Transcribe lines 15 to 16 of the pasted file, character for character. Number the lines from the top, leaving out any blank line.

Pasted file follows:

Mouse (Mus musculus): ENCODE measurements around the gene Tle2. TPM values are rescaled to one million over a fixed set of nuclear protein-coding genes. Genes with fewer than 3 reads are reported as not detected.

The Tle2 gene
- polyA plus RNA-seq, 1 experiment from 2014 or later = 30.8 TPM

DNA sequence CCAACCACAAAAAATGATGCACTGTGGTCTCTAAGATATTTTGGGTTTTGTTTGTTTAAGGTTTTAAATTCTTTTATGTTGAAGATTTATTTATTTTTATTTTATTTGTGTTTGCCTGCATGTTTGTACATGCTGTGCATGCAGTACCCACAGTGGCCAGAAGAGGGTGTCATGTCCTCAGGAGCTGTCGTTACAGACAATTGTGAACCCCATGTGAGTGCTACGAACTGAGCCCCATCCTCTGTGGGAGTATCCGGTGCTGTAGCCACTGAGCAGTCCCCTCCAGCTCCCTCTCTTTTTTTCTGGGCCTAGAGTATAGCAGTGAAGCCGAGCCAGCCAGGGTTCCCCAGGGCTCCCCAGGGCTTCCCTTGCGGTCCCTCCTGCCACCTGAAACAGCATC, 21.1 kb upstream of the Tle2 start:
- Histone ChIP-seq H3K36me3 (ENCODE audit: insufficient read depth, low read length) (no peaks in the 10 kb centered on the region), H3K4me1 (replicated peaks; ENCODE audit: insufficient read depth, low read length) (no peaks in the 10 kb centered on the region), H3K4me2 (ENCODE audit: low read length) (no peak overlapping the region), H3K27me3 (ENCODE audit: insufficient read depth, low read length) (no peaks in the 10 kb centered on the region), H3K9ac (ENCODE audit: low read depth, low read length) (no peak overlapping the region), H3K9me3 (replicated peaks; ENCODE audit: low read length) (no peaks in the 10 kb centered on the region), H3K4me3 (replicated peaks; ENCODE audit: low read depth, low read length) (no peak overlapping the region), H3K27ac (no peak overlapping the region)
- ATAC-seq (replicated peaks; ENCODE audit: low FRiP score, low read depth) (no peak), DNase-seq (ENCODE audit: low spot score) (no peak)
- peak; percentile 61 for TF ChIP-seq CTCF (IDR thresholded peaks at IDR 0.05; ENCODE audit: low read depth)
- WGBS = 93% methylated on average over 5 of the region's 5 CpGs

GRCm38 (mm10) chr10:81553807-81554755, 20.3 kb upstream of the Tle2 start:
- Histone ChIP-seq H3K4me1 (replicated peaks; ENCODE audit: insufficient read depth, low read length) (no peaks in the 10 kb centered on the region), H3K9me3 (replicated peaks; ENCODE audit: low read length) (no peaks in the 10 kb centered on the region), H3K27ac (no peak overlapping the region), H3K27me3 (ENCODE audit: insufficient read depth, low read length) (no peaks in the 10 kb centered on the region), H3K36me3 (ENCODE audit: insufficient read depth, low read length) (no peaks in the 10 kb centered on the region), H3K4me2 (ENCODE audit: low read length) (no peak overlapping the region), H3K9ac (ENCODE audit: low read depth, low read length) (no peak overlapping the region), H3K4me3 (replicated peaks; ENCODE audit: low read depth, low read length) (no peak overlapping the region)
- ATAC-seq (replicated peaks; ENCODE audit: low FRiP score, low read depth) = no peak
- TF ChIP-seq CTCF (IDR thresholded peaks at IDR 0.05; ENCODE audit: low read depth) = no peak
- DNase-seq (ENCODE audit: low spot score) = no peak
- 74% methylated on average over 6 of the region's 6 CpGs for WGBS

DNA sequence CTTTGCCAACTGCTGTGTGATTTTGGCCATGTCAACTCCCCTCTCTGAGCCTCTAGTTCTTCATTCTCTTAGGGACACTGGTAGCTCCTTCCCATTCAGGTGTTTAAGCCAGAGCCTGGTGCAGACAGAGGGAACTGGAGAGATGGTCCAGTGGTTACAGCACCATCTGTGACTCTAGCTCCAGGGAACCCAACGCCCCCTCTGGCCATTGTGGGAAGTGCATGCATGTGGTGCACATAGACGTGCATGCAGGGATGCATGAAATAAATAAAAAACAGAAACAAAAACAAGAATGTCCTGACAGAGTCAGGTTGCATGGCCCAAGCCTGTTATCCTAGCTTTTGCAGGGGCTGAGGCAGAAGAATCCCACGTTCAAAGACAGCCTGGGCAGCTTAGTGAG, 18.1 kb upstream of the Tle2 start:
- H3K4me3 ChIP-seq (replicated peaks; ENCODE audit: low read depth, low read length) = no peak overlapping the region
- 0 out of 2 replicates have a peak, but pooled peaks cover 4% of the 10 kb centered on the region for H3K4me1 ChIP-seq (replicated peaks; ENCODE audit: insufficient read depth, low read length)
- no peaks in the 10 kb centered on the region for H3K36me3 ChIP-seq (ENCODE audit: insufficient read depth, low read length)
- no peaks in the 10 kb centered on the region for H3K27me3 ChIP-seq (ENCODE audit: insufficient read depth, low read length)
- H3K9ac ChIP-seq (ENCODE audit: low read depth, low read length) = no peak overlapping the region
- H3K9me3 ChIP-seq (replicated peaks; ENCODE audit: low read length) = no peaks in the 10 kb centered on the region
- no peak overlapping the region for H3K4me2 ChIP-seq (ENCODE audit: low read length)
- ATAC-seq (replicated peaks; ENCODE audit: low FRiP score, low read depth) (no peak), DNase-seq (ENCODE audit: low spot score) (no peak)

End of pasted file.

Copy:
DNA sequence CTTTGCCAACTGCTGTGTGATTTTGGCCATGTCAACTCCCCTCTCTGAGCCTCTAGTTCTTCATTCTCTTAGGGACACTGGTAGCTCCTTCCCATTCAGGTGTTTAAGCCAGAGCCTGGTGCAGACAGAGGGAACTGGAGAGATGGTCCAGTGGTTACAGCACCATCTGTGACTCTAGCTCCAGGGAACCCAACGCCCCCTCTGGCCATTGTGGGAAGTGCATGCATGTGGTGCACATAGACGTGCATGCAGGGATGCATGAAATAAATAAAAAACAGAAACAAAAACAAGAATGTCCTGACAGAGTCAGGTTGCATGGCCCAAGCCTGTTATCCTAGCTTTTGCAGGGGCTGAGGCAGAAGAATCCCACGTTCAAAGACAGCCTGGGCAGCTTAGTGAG, 18.1 kb upstream of the Tle2 start:
- H3K4me3 ChIP-seq (replicated peaks; ENCODE audit: low read depth, low read length) = no peak overlapping the region